The Buzz

The Real Russian Interest in US Elections

As allegations of a “Russian hand” behind the release of DNC emails gain momentum, Putin’s incentive to boost Trump is increasingly viewed as beyond question. Yet there doesn’t seem to be any effort to look at the v the discourse about US presidential elections that has been evolving in Russia--long before the DNC scandal. The truth is that Russia’s perceptions about Trump and Clinton are much more nuanced than often portrayed.

One of the first impressions of the campaign the Russians had – especially during the party debates – was the element of a theatricality with a lot of focus on the form and much less on substance. Understandably, attention to issues of domestic policies outside a cohort of professional Russian America-experts was minimal – if any. On the foreign policy front, however, most candidates left the impression of being extremely ignorant, including on daunting security issues. The most disturbing part is that virtually none of them offered a comprehensive foreign policy program rather a continuous repetition of well-known mantras of American “leadership”. All of the forecasts of American foreign policy in Russia thus had to be based either upon a previous foreign policy record and experience – as in case of Hillary Clinton – or merely on assumptions and even speculations – as in the case of Donald Trump.

Donald Trump came to be perceived in Washington and most of the mainstream Western media as “the Kremlin candidate”. It’s primarily based on Trump’s complimentary remarks vis-à-vis President Putin, exaggerated ties of some of his aides to Moscow, as well as his support for Russian actions in Syria and the seeming eagerness to let American allies in Europe pool themselves up by their own bootstraps. What further fuels this argument is that the Russian media has long swooned over Donald’s “witticisms”. His flamboyant personality is appealing and is frequently likened to – rather erroneously – to Vladimir Zhirinovsky a notorious leader of the Liberal Democratic Party of Russia and remains a popular politician in Russia. Another argument to support the alleged affection between Trump and Putin is the parallel drawn between Trump – with his farceur character – and Former Italian Prime Minister Silvio Berlusconi – one of Putin’s best international bosom pals.

Clearly, Russians have a different perception about what constitutes American values and “public rules”. This vision is born out of their own distinct history and the entirely different social and political experience. The notion of “political correctness” is viewed by many Russians as a sign of the “fakeness” and “insincerity” of the Western culture. Social taboos that exist in the US are perceived as largely artificial and self-imposed. Therefore, ordinary Russian citizens look at Trump through a different lens than his opponents in the US. For the Russians here is a man who unafraid to speak his mind freely; someone openly challenging a political system they themselves believe is imperfect. For that matter, another “trouble stirrer-up” of this race-- Bernie Sanders--was equally likeable: both Trump and Sanders each in their own way buffeted a system that was in dire need of one. Very often descriptions of Donald Trump and Bernie Sanders were lumped together in the Russian discourse. Russians pay attention to Trump without always fully realizing why some Americans fear him – but understanding even less why many Americans still vote for him.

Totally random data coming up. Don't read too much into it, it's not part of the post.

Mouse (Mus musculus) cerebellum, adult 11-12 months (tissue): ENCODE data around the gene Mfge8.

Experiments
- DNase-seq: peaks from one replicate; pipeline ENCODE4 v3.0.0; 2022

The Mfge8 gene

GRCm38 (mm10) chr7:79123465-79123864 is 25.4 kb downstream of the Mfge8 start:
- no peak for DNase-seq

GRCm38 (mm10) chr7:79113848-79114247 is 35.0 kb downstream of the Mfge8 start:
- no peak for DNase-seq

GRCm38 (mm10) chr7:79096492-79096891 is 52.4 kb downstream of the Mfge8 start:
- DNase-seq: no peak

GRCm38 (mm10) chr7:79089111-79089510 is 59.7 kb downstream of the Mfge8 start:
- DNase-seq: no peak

This is not necessarily how Trump is perceived by the expert community and decision-makers in Russia. As in the US, Trump hasn’t long been taken seriously by most of Russian political observers. Many still refuse to believe in the ultimate success of “the Trump phenomenon” even after his party nomination. There’s little hope in Moscow that Trump can indeed deliver on at least half of what he is promising. Likewise, there’s no illusion that should he try to push foreign policy proposals that are now driving many in Washington mad. The fact is that he would encounter a powerful bipartisan opposition as well as political sabotage by legislative and executive bodies. These developments alone would seriously hamper his capabilities to drastically alter the strategic course of the United States.

Besides, with Trump, “unpredictability” – a trait Moscow itself is frequently criticized for in the West – renders him bad services. Despite Vladimir Putin’s occasional praise of Trump there’s little trust in the Republican front-runner as a credible partner in Moscow at the moment. Moreover, the superficial understanding of the contemporary nature of US-Russia relations that both Trump and his advisers demonstrate push him to a “series of personal deals” with Putin as a perceived guarantee of quick restoration of the relationship. In case Trump fails to achieve quick results through this approach, he may easily convert his conciliatory rhetoric towards Moscow to the one he advanced vis-à-vis China, Mexico or Muslim migrants. That said, the arsenal of his swashbuckling behavior--some of which is now amusing many in Russia--may at the end of the day be turned against Moscow – with the significant difference that it will then be President Trump with administrative, political and military resources of a global superpower at his disposal. Policy-makers in Russia are well aware of this. Hence they express more cautious expectations regarding this potential presidency.

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